House of Fraser's Oxford Street store

LONDON – Nigel Oddy has resigned as chief executive officer of the British retail chain House of Fraser after less than two years in the role.

A company spokesperson confirmed that Oddy plans to leave in 2017 to pursue “new opportunities.” He is to remain with the business until his replacement is appointed to ensure a smooth transition.

The spokesperson said House of Fraser “continues to trade in line with management expectations, and is confident it is well-positioned for Christmas, with trading over the Black Friday period to date already showing improvement on last year.”

Oddy, who replaced John King as ceo of the Chinese-owned store, is the latest manager to depart. As reported, Jacqueline Hay left her role as executive director, apparel and accessories at House of Fraser, moving to Michael Kors, where she is retail vice president of buying and planning, Europe.

According to British media reports, House of Fraser’s owner Yuan Yafei of Sanpower has not made good on promises to invest in the store or in international expansion, and has little understanding of the retail business generally. Sanpower purchased House of Fraser two years ago.

A source close to House of Fraser said that Sanpower has committed to support the store “in the event that the business development plans required them, and the board requested them,” and that “possible capital expenditure programs” are under review.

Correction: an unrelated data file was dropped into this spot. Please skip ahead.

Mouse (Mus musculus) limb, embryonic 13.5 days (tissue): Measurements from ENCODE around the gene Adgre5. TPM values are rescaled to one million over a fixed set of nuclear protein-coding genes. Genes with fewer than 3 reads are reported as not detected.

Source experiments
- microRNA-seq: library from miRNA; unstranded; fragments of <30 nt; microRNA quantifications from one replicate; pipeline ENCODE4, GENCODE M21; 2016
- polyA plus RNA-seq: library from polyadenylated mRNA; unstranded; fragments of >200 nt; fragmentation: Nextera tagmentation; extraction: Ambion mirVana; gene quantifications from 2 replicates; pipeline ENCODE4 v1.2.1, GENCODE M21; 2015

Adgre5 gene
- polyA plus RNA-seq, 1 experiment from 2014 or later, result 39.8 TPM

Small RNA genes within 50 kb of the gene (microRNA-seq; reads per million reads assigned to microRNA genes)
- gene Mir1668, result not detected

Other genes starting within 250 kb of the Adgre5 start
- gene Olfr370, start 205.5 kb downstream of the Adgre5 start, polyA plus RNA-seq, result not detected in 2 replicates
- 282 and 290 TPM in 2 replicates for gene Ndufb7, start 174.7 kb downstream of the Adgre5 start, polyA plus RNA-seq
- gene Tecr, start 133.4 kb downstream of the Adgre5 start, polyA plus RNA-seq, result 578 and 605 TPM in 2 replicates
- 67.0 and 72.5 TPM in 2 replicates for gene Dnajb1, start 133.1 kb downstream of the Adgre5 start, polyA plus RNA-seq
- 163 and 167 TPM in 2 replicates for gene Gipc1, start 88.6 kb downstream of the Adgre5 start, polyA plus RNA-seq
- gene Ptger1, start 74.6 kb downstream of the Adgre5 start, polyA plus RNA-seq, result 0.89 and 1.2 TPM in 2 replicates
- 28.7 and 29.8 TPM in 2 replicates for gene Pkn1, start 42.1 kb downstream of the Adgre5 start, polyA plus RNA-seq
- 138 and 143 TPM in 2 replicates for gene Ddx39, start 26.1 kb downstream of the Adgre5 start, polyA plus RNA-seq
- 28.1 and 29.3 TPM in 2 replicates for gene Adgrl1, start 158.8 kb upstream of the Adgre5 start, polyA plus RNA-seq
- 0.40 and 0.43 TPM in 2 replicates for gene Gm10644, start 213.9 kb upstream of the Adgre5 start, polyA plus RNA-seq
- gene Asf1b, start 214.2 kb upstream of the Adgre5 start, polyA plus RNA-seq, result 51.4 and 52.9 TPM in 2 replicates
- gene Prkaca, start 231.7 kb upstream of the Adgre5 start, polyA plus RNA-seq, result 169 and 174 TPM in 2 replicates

The store has been running on funds from a bond issue last year, and its own cash generation. At House of Fraser, first half sales were flat, while profits fell nearly 50 percent to 5 million pounds, or $7.1 million, in the six months to July.

Oddy joined House of Fraser in January 2007, and was named chief operating officer in January 2013, also taking responsibility for the company’s international operations.

Before joining, he held senior positions at retailers including Marks & Spencer, where he was involved in retail, buying and merchandising. He set up the sourcing office for M&S and ran the retailer’s operation in Hong Kong.

When he took over the House of Fraser job in February 2015 Oddy said he would build on his predecessor’s strategy to drive international expansion and continue investments in stores, brands, and the multi-channel offering.

The store has tried hard to stay ahead of the omni-channel curve, opening a showroom in partnership with Caffé Nero, where customers can have their coffee downstairs, and place orders or collect merchandise upstairs. It has also been working with the coffee chain on other click-and-collect services. Earlier this year, it launched an interactive catalogue using augmented reality.

It has not been an easy year for heritage British high street retailers: Last spring, BHS and Austin Reed were both placed into administration, the U.K. equivalent of Chapter 11, within days of each other.

Former BHS owner Sir Philip Green remains locked in a battle with U.K. pensions authorities over the multi-million pounds hole in the defunct retailer’s pension fund.


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